Apr 4, 2023Liked by Joseph Bronski

I wonder how much of this is high midwit hubris? I have about 125-130 IQ based on WAIS and ASVAB and I could maybe, with a lot of effort and headache and Khan academy teach myself to understand what all your mathematical equations mean but i understand you are smarter than me so I just skip all that and go to the verbal explanation at the end. I think these philosophers and NRX people just think because they are gifted kid learned how to read first smartest kid in elementary school smart they can understand all of reality all the time.

Expand full comment
Mar 25, 2023Liked by Joseph Bronski

Heidegger bit made me actually laugh out loud. What the hell does this shit even mean lmao.

Expand full comment

Most High-IQ societies at the top-end do have philosophers, but they are also mathematically inclined. They do in fact think in an abstract algebraic way when verbalizing their thoughts. Most papers are written by 110-135 IQ individuals (dependent on the original population) which is not sufficient enough to access powerful mathematical tools that would best encapsulate the precision of their thoughts (IQ 145+). Furthermore, academia is mostly about pushing papers, getting grants, getting political power nowadays -- it's just the nature of any institution that is human-made.

My counterargument would be modelling complex mathematical processes inside one's head is only one formulation of thought. The application of the operative-logical structure, its broader implications and effects is also necessitated. Having high working memory and high processing speed without abstraction capabilities is just as bad as a supercomputing human that is brute-forcing a problem without proper executive control over assigning where those resources are best utilized.

As Von Neumann has once said :

A facility with the symbolic manipulation of linear operators;

An intuitive feeling for the logical structure of any new mathematical theory;

An intuitive feeling for the combinatorial superstructure of new theories.

Most likely philosophers have (c) but whether they have (a) or (b) is not a given.

Dimensional reduction and abstraction is necessary (synthetic) but so is computational analysis (multi-variate analysis) (analytic). Without either, one can't perform integrative forms of thought.

Physicists are likely good with both, otherwise you just end up with equations but not knowing what they mean, or how they relate to the phenomenological space of reality.

Expand full comment

Imagine calling all philosophers and their thoughts "invalid". Ancient greek philosophers postulated the existence of the atom before modernity, and some argue even that of quantum uncertainty. Yeah, just through philosophy and words... Imagine that...

Schopenhauer is a heavy hitter (disliked by modern academic philosophers) who influenced many scientists and physicists (also other philosophers)... What type of influence? You have to read him yourself to understand it.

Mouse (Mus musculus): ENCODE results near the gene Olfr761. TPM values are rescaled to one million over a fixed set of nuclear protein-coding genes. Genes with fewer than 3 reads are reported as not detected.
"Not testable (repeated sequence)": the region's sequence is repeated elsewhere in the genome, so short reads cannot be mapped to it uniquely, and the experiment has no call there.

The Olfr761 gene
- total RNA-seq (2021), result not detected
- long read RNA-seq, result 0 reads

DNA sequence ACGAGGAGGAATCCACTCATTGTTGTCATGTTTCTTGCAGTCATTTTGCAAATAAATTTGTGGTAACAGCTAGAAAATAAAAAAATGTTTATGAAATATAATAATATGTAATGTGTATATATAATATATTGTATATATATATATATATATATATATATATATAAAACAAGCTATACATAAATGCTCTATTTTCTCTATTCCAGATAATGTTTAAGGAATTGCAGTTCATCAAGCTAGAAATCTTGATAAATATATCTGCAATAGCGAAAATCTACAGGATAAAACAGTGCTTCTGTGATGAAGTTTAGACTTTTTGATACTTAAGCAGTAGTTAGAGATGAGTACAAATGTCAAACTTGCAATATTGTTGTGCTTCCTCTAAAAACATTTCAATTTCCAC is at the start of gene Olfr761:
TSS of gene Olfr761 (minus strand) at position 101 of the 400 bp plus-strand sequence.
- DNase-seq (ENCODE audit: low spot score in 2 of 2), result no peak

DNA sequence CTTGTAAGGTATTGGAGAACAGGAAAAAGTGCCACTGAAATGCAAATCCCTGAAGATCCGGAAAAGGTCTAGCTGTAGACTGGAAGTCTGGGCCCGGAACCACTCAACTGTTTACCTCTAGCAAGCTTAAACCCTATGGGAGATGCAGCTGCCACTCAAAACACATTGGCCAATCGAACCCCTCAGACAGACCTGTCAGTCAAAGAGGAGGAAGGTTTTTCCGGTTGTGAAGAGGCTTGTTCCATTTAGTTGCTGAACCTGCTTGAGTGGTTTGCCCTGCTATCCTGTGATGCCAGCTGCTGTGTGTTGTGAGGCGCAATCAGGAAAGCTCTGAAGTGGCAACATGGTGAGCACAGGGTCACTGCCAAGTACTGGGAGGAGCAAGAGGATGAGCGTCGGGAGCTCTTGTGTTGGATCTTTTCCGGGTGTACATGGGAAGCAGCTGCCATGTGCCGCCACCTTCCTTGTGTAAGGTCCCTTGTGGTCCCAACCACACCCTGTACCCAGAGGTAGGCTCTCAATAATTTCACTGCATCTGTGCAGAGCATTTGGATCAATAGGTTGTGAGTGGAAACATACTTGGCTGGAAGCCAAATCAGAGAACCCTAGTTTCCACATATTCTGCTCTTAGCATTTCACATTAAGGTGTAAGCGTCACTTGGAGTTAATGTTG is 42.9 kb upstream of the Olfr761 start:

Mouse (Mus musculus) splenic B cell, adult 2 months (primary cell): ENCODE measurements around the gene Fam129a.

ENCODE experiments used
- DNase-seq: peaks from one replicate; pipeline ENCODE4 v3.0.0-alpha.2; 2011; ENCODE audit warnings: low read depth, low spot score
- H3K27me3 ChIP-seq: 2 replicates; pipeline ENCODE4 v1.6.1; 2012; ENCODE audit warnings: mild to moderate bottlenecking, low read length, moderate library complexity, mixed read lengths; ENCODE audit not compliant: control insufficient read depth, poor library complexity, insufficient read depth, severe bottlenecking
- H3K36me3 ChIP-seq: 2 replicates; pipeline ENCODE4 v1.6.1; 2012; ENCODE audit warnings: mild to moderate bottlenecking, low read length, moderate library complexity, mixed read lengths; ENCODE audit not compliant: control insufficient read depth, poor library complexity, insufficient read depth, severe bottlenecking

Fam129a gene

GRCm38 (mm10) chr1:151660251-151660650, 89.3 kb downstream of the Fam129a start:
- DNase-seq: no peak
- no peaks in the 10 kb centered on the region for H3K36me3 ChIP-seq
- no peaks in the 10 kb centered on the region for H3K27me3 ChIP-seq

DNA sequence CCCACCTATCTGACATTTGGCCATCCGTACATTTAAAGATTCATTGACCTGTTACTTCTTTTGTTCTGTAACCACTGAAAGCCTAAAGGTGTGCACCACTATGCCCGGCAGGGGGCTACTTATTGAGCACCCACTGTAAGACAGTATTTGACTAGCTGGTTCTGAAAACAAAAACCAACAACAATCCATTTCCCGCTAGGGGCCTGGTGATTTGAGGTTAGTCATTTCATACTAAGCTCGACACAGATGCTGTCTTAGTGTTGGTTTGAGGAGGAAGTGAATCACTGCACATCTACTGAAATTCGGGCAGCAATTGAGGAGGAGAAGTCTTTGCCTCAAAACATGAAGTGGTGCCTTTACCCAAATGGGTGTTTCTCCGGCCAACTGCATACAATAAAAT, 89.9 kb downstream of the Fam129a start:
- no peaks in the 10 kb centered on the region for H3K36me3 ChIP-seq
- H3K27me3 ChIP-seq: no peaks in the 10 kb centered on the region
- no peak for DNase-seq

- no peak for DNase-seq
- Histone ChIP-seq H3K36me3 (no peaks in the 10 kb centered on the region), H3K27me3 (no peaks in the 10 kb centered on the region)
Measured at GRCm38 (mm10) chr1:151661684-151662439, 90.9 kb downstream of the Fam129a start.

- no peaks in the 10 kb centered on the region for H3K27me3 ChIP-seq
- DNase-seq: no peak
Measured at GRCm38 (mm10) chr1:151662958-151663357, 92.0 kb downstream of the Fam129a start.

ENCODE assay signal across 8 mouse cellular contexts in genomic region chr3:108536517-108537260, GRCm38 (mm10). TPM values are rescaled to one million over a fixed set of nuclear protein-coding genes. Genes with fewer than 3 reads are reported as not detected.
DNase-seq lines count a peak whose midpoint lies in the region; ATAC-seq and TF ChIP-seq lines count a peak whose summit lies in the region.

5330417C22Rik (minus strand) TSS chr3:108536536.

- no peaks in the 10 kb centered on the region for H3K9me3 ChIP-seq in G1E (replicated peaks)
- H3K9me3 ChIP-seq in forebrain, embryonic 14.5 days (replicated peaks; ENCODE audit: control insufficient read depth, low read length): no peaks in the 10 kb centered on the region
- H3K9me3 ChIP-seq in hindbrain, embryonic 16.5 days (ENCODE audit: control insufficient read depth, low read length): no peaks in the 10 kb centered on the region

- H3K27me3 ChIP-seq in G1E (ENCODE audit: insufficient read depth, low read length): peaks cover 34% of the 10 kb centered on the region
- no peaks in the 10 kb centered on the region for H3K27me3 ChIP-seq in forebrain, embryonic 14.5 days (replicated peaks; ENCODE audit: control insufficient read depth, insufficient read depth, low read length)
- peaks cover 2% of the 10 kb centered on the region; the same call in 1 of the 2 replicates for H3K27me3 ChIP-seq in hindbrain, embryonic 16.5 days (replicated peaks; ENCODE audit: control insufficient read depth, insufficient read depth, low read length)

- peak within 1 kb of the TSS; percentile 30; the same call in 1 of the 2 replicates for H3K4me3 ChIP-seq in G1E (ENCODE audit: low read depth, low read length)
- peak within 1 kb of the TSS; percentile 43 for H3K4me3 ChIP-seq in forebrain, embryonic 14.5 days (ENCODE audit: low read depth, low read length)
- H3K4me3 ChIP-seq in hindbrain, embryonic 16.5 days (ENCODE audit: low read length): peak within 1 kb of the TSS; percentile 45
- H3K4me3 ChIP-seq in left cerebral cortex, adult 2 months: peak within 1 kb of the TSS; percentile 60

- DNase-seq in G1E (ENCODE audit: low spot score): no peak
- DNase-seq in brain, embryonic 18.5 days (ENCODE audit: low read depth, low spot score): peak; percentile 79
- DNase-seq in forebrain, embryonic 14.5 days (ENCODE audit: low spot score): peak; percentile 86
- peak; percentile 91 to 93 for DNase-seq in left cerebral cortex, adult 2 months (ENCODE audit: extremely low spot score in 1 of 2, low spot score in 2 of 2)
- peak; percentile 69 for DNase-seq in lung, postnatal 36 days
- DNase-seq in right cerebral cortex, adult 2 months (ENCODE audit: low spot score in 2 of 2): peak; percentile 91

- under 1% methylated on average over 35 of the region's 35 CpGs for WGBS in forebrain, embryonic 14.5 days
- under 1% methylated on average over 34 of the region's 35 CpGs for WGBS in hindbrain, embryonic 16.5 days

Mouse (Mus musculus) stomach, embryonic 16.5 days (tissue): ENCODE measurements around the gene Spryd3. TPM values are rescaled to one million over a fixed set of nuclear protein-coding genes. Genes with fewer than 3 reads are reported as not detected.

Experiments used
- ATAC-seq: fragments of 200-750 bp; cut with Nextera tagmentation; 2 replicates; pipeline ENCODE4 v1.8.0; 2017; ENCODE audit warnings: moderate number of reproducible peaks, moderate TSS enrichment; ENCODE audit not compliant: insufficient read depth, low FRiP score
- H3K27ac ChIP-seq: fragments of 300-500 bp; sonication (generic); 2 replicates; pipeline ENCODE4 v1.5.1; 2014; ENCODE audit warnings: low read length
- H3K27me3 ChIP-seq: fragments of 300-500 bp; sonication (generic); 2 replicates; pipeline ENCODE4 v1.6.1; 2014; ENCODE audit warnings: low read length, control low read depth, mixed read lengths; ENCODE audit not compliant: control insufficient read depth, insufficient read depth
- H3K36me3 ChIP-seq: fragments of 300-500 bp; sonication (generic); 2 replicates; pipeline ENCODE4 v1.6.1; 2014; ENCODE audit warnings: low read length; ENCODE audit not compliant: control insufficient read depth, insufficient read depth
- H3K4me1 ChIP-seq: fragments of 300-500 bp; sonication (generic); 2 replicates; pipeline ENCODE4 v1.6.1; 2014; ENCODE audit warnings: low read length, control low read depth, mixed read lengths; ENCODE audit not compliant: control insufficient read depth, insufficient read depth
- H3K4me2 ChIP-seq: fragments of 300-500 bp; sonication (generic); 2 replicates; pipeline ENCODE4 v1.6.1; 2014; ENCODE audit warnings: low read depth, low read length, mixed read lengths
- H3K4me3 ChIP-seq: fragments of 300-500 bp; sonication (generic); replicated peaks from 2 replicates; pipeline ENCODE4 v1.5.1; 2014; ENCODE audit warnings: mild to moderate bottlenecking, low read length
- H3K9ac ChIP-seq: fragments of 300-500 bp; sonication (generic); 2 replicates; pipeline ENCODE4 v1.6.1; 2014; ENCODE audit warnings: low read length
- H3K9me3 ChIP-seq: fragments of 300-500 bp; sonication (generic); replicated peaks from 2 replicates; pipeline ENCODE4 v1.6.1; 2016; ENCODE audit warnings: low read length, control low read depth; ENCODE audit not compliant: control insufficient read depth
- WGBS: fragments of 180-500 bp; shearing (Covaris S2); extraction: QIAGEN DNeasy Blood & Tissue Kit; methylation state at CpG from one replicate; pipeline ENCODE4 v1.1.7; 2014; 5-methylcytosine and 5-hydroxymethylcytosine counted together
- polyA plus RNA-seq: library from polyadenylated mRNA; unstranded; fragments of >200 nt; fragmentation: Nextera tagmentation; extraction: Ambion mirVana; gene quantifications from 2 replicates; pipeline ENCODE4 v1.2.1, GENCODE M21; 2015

You seem to lack basic knowledge, about what modern physics says about reality. Most o the latest physics interpretations and explanations of the nature of reality default on metaphysics and philosophy.

Doubt you are a very deep thinker.

Expand full comment

Why're you using quantitative test scores as a measure for articulating or understanding truths, when the measure for that should obviously be g/IQ in general? That is like controlling for political ideology to measure political ideology and so on. In the GRE test (correlated with g like SAT) from which you took the scores above the philosopher majors aced the whole cohort and outdid both Math and Psyhics majors. https://pumpkinperson.com/2016/11/28/converting-the-new-gre-to-iq/

Furthermore, you use some bullshit/bad philosophy to somehow prove philosophy as invalid when in any given medium whatever is expressed ought to be measured for its consistency, and say that as math is more consistent, it is more "valid." Math as a language of expression was designed to be consistent, whereas linguistic expression which we use for daily interactions developed organically, leading to ambiguities. One can express in math observational truths localised for specific data more consistently, hence eliminating bad woke bullshit that can slip through the cracks but this means nothing for its ability to hold everything in one coherent idea/narrative/meta-structure, for which you'd need math and language together.

And again, the issue comes back to your inability to understand what philosophy is or how to distinguish good philosophy from the bad ones, which I may attribute to your -assumed- low verbal intellect etc. But it does not change that philosophy as a major -even after all this woke bs- is still very heavily g-loaded and continues to score close to math and psyhics.

Expand full comment

Factually based and that's say that someone who doesn't use neither is good at equations, I need to learn some maths beyond division and multiplication

Expand full comment

I disagree with the social power thing, it's probably utterly garbage. The Generalizability Crisis (Yarkoni) pretty much has shredded most of these behavior/sociological/psych papers. But the rest of this essay is gold.

Expand full comment

It'd be interesting to see you review Morris Kline's book Mathematics: The Loss of Certainty

Expand full comment

Rousseau (strong on biology) and Hobbes (strong on economics) at least make for good philosophers.

Expand full comment

Philosophy is poetry

Expand full comment